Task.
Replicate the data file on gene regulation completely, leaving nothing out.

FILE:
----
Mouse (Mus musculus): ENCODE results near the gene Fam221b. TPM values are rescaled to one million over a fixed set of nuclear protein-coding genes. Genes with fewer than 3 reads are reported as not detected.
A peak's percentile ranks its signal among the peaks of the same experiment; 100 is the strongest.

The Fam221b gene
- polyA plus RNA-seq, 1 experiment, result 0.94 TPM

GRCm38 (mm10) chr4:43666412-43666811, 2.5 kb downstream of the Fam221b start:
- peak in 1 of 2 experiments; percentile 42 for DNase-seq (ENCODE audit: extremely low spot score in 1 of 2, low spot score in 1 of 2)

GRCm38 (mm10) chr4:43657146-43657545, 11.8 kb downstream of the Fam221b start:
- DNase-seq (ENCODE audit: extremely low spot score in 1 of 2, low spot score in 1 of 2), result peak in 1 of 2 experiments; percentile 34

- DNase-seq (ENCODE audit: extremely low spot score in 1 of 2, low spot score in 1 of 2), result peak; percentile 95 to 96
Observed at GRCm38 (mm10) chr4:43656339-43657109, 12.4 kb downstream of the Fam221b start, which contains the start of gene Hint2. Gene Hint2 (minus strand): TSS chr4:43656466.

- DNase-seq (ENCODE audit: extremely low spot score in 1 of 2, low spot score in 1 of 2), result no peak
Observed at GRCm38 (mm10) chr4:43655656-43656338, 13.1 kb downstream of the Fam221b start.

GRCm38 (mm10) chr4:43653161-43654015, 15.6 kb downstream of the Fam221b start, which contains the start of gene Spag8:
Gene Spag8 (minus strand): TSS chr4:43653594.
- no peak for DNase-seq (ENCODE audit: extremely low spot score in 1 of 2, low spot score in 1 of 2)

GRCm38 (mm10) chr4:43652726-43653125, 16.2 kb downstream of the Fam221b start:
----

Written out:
Mouse (Mus musculus): ENCODE results near the gene Fam221b. TPM values are rescaled to one million over a fixed set of nuclear protein-coding genes. Genes with fewer than 3 reads are reported as not detected.
A peak's percentile ranks its signal among the peaks of the same experiment; 100 is the strongest.

The Fam221b gene
- polyA plus RNA-seq, 1 experiment, result 0.94 TPM

GRCm38 (mm10) chr4:43666412-43666811, 2.5 kb downstream of the Fam221b start:
- peak in 1 of 2 experiments; percentile 42 for DNase-seq (ENCODE audit: extremely low spot score in 1 of 2, low spot score in 1 of 2)

GRCm38 (mm10) chr4:43657146-43657545, 11.8 kb downstream of the Fam221b start:
- DNase-seq (ENCODE audit: extremely low spot score in 1 of 2, low spot score in 1 of 2), result peak in 1 of 2 experiments; percentile 34

- DNase-seq (ENCODE audit: extremely low spot score in 1 of 2, low spot score in 1 of 2), result peak; percentile 95 to 96
Observed at GRCm38 (mm10) chr4:43656339-43657109, 12.4 kb downstream of the Fam221b start, which contains the start of gene Hint2. Gene Hint2 (minus strand): TSS chr4:43656466.

- DNase-seq (ENCODE audit: extremely low spot score in 1 of 2, low spot score in 1 of 2), result no peak
Observed at GRCm38 (mm10) chr4:43655656-43656338, 13.1 kb downstream of the Fam221b start.

GRCm38 (mm10) chr4:43653161-43654015, 15.6 kb downstream of the Fam221b start, which contains the start of gene Spag8:
Gene Spag8 (minus strand): TSS chr4:43653594.
- no peak for DNase-seq (ENCODE audit: extremely low spot score in 1 of 2, low spot score in 1 of 2)

GRCm38 (mm10) chr4:43652726-43653125, 16.2 kb downstream of the Fam221b start: